Kobbly, caked in dried earth, warted, whiskered and strange. The celeriac is at first sight, probably one of the ugliest vegetables there is, even amongst other less than beautiful winter roots like parsnip and swedes.
Often sold in supermarkets rather puzzlingly wrapped in plastic, adding further to its alarming appearance celeriac seems wholly unappetising.
As the name suggests, the celeriac is a member of the celery family and upon tasting will give you a little of that particularly celery-like flavour but in a more subtle gentler way.
The celeriac, however, has so much more to offer underneath the whiskers and tendrils and calloused skin.
Peel back or hack away the rough exterior and you will be rewarded with a perfectly unblemished, pale flesh.
The faint aroma of celery greets you and the opportunities of just what to do with such a thing will start to reveal themselves to you. Treat it just like any other winter root vegetable, roast it, toss it in a soup or casserole, theceleriac will give you its gentle aroma and blend in well to most dishes.
The recipes we have included here however are all about celebrating the humble, mysterious celeriac.
When shopping for aceleriac, don’t be put off by how gnarled or earth-encrusted one is, what you are looking for is a nice heavy one as this is a sign of freshness. The olderceleriac will have lost moisture and thus be on the lighter side.
Celeriac has a lovely mild, celery-like flavour, but earthier and nuttier giving far more depth and intrigue than a stalk ofcelery could offer. These qualities make the celeriac a perfect ingredient for balancing out hearty winter roasts, giving you something refreshing and gentle.
When eaten raw, be sure to marinade it in an acid or sugar so as to stop the flesh turning brown and slice it very thinly or grate it.
A good slaw is a thing of beauty. Slaw is a great all round accompaniment for all kinds of meat, especially pork and chicken, It also goes great stuffed in a sandwich with said leftover meat. There is also so much to play around with in a slaw, being basically just dressed shredded vegetables. Summer slaws can be made with all kinds of cabbages, kales, scallions, peas and can often feature the addition of fruit, whatever is in season really as long as the result is bright, crunchy, refreshing and light. In these winter months, however, we can indulge in a more robust approach to the slaw. This one using celeriac has all the crunch you would expect from the cabbage and celeriac, refreshingly sweet and tart elements from the apple with an added hearty background heat from the mustard and cider vinegar.
Shred the red cabbage using a sharp knife into nice thin pieces. With the celeriac, use a good strong box grater to shred or alternatively you can slice the celeriac into thin ‘matchstick’ pieces.
Cut the apple in half, no need to peel it. Core it, quarter it and then slice into thin slivers using a sharp fruit knife.
Place the cabbage, celeriac and apple in a large bowl. Squeeze over the juice of half a lemon, season with sea salt.
Add parsley, cider vinegar, olive oil, mustard and pepper mixing well to combine. Serve in a nice bowl as an accompaniment to meat like Pork or chicken.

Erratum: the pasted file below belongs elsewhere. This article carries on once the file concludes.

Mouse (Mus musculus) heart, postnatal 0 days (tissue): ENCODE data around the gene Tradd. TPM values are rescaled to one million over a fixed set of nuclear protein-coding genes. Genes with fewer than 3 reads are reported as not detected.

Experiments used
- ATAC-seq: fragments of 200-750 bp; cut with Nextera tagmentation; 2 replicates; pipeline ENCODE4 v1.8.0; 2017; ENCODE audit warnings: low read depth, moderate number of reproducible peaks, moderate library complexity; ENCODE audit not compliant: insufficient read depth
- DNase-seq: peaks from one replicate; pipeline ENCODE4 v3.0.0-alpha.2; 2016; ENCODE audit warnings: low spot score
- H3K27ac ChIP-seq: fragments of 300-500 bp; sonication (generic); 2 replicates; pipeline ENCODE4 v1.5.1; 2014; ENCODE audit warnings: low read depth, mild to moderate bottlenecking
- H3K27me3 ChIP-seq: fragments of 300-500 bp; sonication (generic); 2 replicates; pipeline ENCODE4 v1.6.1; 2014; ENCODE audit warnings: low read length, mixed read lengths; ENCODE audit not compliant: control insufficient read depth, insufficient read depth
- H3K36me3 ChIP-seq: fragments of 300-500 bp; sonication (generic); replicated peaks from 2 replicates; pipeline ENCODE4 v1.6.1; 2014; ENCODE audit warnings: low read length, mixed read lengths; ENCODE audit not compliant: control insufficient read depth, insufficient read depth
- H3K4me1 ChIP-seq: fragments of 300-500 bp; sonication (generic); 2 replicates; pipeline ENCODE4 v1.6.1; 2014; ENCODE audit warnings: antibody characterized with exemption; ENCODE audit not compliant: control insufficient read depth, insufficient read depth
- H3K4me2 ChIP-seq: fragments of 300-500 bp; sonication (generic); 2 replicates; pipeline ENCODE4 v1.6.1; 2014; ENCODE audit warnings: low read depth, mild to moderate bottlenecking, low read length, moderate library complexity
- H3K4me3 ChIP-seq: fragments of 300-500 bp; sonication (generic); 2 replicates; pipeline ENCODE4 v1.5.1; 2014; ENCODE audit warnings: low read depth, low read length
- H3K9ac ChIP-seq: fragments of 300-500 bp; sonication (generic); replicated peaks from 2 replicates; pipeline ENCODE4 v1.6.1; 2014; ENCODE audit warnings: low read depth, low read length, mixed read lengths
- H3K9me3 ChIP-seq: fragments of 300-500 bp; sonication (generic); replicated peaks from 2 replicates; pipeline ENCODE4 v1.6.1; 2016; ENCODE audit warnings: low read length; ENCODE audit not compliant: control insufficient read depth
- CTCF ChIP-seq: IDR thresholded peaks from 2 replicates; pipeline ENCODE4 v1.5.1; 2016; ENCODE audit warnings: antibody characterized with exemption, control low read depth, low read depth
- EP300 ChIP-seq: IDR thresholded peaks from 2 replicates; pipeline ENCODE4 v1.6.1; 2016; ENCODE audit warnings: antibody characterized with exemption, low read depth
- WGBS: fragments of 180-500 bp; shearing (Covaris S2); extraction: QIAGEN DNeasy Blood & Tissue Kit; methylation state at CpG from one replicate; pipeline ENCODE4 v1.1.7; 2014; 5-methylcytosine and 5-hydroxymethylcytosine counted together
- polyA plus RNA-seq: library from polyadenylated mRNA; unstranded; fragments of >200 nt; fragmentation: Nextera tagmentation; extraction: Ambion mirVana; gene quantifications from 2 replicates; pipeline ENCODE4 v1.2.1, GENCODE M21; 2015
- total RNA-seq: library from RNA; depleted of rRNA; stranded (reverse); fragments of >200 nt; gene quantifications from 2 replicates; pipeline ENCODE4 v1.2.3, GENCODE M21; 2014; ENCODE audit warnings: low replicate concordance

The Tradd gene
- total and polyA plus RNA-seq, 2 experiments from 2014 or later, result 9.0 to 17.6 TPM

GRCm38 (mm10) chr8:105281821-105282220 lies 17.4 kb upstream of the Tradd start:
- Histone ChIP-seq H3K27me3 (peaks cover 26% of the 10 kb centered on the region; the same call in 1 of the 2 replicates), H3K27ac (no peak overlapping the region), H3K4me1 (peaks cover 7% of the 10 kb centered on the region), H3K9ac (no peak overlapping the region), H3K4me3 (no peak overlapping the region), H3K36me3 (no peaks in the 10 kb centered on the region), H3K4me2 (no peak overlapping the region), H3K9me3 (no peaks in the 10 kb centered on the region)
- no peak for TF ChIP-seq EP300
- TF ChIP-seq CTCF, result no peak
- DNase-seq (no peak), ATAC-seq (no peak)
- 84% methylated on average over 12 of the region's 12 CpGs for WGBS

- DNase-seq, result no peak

We have played around a lot over the years with making a good celeriac mash which can rival the likes of potato, carrot or parsnip in the mashed root vegetable category. The problem is that celeriac, whilst looking like a heavy, hardy, starchy root is actually rather light and delicate.
Instead of treating it like a parsnip or potato which have their own natural starchy heaviness, we tend to work withceleriac’s more tender qualities.
Lemon juice to bring out the bright savoury celery-like flavours, mustard to add a little warmth and finally a good dollop of tart creme fraiche stirred through giving it a much needed creamy, silkytexture. Paired with a good hearty roast, mashed celeriac is often our preferred choice.
Peel the celeriac using a sharp knife or good strong peeler. Cut the celeriac into 2-3 cm chunks and place in a medium saucepan. Add just enough water to cover the celeriac, season with sea salt and bring to the boil. Simmer for 15-20 minutes until a knife goes easily through the chunks of celeriac.
Drain and return to the pan. Add the butter and mash until you get a nice smooth paste. Stir in the creme friache, lemon juice and mustard until well combined and then check the seasoning,adding more salt and black pepper as needed.
This is a surprisingly elegant salad using rather humble ingredients.
The flavours here are well balanced with vinegary gherkins, cool celeriac, salty smokey dillisk and the toasted garlicky nuttiness of the tahini dressing.
This salad goes great with cold meats but also fish.
Peel the celeriac, quarter it and using a nice sharp knife, cut into thin slivers. Alternatively you can use a good peeler to get the slivers.
Place in a bowl or on a plate and dribble over the 2 tablespoons of apple juice. Leave to the side while you prepare the rest of the salad.
Place the dillisk in a glass of cold water for around 10 minutes until well reconstituted. Cut into thin strips. We often find using a kitchen scissors is best for this.
To make the tahini dressing, combine the tahini, crushed garlic, olive oil and lemon juice in a small bowl. Mix well to combine and add just enough cold water, while you stir to make a smooth loose dressing. Season to taste with salt and pepper.
Arrange the celeriac, dillisk, sliced gherkins and radishes on a serving plate and drizzle over the tahini dressing to serve.